Summer solstice celebrations across the UK: a short history and four places to celebrate in 2022

Celebrations of midsummer have long marked the UK landscape with festivities. As the day draws closer, we share four places to join in the revelries this year.

Every year, upwards of 10,000 revellers descend on Stonehenge for what is the closest thing to a summer solstice festival on British shores. 

Photograph by Alamy
By Daniel Stables
Published 21 May 2022, 06:04 BST

Heralding the return of the light and warmth on the day’s longest year is a ritual as old as time. It’s one that holds religious significance for many groups, including Druids, Wiccans and other neopagans, but it’s by no means only a religious celebration – people of all faiths and none gather on the day of the solstice to share in the universal experience of the changing seasons.

Celebration of midsummer in the British Isles reaches back centuries, with various festivals falling around the longest day; in the Christian era, these were assimilated with feast days, such as St John’s Eve and St Peter’s Eve. Certain themes have long run through the festivities. One of them is light, with bonfires and fireworks always featuring prominently; in rural areas, intrepid revellers would take turns to leap over smouldering fires, a practice thought to bring good luck to lovers and harvests alike. William Shakespeare may have set his Midsummer Night's Dream in ancient Athens, but his choice of theme reflects the prominence of midsummer in 16th-century England. At this time, Morris dancing, crop blessing and devil-banishing rituals were common rites, along with plenty of good old-fashioned drinking. This all sounded too much like a good time to the Puritan killjoys of the Reformation, who put an end to midsummer and other pagan festivals in the 16th century.

Happily, though, interest in paganism began to be revived in the 19th century, and today, Britain’s wealth of Neolithic sites makes it one of the most magical countries worldwide in which to celebrate the solstice. In the Northern Hemisphere, the summer solstice marks the point when the North Pole is at its closest tilt to the sun and is therefore consequently the longest day of the year. Summer solstice falls on 21 June in 2022. Here are some of the best places to celebrate it in the UK.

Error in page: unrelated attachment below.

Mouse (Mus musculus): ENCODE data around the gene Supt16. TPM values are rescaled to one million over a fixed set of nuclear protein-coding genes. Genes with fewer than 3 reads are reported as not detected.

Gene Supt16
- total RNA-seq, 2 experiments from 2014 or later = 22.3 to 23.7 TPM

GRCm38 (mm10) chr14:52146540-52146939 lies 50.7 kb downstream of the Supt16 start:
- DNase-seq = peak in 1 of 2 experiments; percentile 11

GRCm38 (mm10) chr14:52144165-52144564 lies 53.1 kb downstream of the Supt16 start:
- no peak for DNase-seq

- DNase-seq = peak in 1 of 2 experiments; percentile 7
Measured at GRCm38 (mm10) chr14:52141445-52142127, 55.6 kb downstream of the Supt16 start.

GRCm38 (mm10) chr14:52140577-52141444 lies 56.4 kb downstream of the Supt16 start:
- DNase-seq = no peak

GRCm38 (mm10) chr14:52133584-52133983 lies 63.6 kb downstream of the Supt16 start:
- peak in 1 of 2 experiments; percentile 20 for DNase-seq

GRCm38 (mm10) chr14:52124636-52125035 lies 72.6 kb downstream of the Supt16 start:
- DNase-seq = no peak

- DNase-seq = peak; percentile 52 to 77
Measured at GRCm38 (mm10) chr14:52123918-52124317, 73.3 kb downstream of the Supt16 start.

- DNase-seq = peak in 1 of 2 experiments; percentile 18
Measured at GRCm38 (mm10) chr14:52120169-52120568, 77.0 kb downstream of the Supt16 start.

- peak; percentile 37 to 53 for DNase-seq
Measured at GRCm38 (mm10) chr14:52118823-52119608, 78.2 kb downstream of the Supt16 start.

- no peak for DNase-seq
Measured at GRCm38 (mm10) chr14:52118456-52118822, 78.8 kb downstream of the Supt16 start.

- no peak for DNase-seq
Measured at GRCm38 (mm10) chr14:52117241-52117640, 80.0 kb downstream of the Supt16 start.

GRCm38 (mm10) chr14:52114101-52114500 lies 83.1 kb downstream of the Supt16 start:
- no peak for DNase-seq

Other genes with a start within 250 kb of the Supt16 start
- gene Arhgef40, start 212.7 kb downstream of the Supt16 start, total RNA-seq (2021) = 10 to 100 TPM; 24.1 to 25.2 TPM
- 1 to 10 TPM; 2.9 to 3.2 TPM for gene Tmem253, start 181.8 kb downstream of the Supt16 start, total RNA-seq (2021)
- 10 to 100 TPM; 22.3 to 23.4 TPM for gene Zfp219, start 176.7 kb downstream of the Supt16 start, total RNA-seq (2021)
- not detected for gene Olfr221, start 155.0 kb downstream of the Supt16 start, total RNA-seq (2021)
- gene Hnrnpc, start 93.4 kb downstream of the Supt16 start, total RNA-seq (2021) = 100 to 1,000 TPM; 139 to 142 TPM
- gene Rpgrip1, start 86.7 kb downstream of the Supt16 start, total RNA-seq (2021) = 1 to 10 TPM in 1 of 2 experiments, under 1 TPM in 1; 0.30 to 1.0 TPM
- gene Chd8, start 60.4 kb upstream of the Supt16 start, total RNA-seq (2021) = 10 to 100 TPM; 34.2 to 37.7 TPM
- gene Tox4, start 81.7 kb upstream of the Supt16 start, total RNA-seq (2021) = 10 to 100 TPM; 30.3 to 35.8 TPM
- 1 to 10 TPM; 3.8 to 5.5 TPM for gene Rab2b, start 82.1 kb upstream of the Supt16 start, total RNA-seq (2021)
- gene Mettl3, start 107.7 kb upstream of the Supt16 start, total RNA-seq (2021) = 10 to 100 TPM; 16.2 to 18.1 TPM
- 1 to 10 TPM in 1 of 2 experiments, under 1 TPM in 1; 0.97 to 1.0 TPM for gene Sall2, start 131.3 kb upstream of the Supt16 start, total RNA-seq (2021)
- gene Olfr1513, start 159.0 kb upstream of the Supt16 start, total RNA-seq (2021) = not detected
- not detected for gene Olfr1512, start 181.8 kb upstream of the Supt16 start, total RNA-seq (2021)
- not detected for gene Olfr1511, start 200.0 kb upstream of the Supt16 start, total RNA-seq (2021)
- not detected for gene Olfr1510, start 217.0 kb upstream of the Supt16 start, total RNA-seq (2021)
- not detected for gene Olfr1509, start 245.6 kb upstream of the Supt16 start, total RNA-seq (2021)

1. Stonehenge, England

Every year, upwards of 10,000 revellers descend on Stonehenge for what is the closest thing to a summer solstice festival on British shores. It’s a diverse event: berobed druids observe formal ceremonies amid the stones, while all around them a more secular affair unfolds, with food trucks, boombox music, glowsticks and dancing. The main event is, of course, sunrise, when the first rays of the dawn crest the mighty Heel Stone and illuminate the centre of the stone circle. For many visitors, the most magical part of the experience is the opportunity to touch the stones, which is only allowed for this one day of the year. It’s important to be respectful, though, and remember that the stones hold religious significance for many people.

2. Avebury, England

Avebury is just 24 miles north of Stonehenge. It’s less famous, but just as enigmatic and beautiful: a collection of three ancient circles of craggy standing stones, fluffy sheep grazing at their feet, right in the heart of the modern village. There are two other Neolithic sites within walking distance – the chambered tomb of West Kennet Long Barrow and the mysterious, manmade Silbury Hill – making this complex one of the most spiritually charged places from which to observe the solstice. Solstice at Avebury is a more peaceful and family-friendly affair than Stonehenge, but it’s by no means sedate. The Red Lion pub, overlooking the stones, is a sociable spot to begin the celebrations, before fire dancers, musicians and dancers put on a show around sunset, kicking off drumming and dancing, which continues until dawn.

3. Bryn Celli Ddu, Wales

Atmospherically translating as “the mound in the dark grove”, Bryn Celli Ddu sits on the island of Anglesey and is one of the most famous Neolithic monuments in Wales. As a testament to the ingenuity of the tomb’s ancient architects, its opening is aligned so the sun shines directly into the inner chamber just once each year: at dawn on the summer solstice. This is a place to celebrate in peace, appreciating the beauty of Anglesey’s countryside and meditating on the spiritual significance of the changing seasons. Celebrants gather here to light a bowl of fire, play instruments, and make offerings to the forces of nature; afterwards, throughout the longest day, workshops in flint knapping, pottery and rock art are held here.

4. Shetland, Scotland

The further north you travel in the UK, the longer the summer days, and in the Scottish islands of Shetland, the sun barely sets at all in midsummer – a golden orb that seems to hover above the horizon before rising again on the new day. ‘Simmer Dim’ – ‘summer twilight’ ­– is marked in a variety of ways across Shetland, from the colourful floats of Lerwick Midsummer Carnival to the imbibing of Simmer Dim gin, specially brewed at Saxa Vord, the UK’s northernmost distillery. For a celebration with a difference, though, head to the Simmer Dim Rally, where the crackle of motorcycle exhaust shatters the silence over Ollaberry and revellers celebrate the longest day with live music, local food and beer.

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